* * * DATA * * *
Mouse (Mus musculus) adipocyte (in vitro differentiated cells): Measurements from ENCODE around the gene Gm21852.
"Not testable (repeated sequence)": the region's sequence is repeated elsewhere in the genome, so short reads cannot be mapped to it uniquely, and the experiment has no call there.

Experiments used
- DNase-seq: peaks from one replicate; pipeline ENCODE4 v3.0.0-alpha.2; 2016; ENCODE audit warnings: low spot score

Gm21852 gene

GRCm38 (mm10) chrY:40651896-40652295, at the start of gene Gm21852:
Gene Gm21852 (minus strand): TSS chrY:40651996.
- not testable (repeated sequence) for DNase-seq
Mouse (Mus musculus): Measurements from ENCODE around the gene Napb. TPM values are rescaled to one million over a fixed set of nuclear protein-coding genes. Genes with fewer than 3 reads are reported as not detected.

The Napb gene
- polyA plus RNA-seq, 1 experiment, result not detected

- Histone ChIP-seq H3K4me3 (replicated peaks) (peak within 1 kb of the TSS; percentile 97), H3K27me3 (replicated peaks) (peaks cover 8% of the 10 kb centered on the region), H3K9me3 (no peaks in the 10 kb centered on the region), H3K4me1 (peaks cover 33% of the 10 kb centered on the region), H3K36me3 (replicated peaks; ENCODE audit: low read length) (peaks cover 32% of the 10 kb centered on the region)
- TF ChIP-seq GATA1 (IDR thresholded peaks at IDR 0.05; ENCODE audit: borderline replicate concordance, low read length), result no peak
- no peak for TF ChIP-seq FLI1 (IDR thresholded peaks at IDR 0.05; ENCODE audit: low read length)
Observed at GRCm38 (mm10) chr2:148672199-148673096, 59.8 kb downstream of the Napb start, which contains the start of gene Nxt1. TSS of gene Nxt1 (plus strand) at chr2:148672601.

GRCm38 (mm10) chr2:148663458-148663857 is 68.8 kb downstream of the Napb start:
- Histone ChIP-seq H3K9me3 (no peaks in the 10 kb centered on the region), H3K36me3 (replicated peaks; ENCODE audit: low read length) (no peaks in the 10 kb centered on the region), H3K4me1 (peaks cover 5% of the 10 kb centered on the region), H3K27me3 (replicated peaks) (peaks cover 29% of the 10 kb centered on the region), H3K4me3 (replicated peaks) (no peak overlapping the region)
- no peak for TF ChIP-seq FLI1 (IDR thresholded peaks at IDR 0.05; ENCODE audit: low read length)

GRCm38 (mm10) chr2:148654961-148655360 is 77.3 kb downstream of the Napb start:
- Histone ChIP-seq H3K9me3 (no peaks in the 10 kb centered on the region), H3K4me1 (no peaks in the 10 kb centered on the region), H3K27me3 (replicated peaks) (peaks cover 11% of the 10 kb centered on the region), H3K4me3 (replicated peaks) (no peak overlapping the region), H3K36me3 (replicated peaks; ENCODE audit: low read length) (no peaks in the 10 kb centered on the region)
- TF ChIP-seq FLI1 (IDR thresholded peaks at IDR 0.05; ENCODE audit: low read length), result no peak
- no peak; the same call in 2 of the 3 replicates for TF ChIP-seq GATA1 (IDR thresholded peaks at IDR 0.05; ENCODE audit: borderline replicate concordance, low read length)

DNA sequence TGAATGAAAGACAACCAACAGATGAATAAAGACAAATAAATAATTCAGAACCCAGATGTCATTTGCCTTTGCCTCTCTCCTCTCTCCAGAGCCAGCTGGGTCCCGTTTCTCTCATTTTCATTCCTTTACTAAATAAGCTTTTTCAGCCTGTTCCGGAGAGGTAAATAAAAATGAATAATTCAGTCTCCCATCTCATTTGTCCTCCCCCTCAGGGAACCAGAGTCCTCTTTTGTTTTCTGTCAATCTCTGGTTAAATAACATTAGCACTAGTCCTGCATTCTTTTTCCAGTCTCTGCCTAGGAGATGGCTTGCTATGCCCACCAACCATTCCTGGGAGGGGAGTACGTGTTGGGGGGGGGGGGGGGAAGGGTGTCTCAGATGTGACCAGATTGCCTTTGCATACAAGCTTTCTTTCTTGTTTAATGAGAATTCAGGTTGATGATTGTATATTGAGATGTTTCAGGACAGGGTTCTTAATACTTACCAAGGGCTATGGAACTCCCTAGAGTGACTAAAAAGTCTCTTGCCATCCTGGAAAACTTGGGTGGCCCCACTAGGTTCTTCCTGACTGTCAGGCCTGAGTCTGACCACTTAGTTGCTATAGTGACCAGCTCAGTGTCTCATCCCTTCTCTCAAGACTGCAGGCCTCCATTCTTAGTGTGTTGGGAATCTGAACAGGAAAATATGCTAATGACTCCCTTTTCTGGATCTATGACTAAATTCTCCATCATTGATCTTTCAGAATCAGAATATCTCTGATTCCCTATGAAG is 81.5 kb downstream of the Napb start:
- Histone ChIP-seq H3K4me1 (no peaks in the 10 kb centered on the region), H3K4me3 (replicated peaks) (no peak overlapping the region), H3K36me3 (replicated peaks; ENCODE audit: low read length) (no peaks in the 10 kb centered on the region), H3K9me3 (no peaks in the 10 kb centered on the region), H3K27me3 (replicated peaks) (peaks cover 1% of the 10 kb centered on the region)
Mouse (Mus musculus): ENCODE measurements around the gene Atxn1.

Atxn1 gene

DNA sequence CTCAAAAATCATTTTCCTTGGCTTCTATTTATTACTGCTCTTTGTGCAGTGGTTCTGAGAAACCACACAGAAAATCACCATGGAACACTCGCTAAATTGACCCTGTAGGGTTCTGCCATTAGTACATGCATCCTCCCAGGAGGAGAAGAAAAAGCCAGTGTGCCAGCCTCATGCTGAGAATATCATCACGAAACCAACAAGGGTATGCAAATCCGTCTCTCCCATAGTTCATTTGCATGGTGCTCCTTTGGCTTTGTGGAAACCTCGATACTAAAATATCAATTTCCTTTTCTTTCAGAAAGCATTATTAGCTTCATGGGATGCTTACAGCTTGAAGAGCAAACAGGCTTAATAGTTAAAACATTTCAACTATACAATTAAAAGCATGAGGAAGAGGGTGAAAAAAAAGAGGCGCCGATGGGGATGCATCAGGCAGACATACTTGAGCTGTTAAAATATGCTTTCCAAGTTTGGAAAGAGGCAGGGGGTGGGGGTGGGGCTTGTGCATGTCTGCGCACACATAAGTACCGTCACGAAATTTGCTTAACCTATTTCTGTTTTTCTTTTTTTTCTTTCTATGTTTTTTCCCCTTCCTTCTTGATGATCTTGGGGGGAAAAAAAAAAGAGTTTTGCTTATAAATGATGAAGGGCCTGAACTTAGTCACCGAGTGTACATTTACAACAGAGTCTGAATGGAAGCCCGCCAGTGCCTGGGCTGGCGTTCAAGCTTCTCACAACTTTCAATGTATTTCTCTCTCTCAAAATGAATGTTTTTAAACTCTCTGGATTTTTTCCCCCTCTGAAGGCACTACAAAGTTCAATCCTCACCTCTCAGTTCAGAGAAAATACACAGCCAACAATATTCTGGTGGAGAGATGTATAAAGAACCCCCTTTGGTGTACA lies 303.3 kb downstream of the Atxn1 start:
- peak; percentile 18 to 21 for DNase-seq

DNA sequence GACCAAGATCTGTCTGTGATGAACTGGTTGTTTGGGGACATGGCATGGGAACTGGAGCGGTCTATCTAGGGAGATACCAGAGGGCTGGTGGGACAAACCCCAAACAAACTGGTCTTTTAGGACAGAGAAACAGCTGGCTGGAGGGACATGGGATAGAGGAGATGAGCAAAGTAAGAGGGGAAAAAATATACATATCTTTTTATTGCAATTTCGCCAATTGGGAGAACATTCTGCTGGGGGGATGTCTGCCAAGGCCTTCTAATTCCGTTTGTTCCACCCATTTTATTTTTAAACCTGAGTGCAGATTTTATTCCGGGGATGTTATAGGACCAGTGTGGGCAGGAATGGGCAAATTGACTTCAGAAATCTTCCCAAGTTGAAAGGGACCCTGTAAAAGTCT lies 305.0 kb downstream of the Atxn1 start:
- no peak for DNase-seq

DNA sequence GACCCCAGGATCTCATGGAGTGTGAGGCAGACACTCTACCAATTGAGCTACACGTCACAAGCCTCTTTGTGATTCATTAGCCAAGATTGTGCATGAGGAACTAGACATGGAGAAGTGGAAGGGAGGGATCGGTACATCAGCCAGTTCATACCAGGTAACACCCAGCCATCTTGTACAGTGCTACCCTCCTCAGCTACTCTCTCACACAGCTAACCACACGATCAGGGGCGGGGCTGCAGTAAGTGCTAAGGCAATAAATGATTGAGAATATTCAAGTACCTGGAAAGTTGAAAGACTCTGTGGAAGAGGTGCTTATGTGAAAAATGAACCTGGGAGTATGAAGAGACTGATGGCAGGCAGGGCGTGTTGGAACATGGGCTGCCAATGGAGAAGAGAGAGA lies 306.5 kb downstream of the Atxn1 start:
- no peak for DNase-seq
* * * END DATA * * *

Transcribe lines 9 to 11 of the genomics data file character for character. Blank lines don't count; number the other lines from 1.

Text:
Mouse (Mus musculus): Measurements from ENCODE around the gene Napb. TPM values are rescaled to one million over a fixed set of nuclear protein-coding genes. Genes with fewer than 3 reads are reported as not detected.

The Napb gene
- polyA plus RNA-seq, 1 experiment, result not detected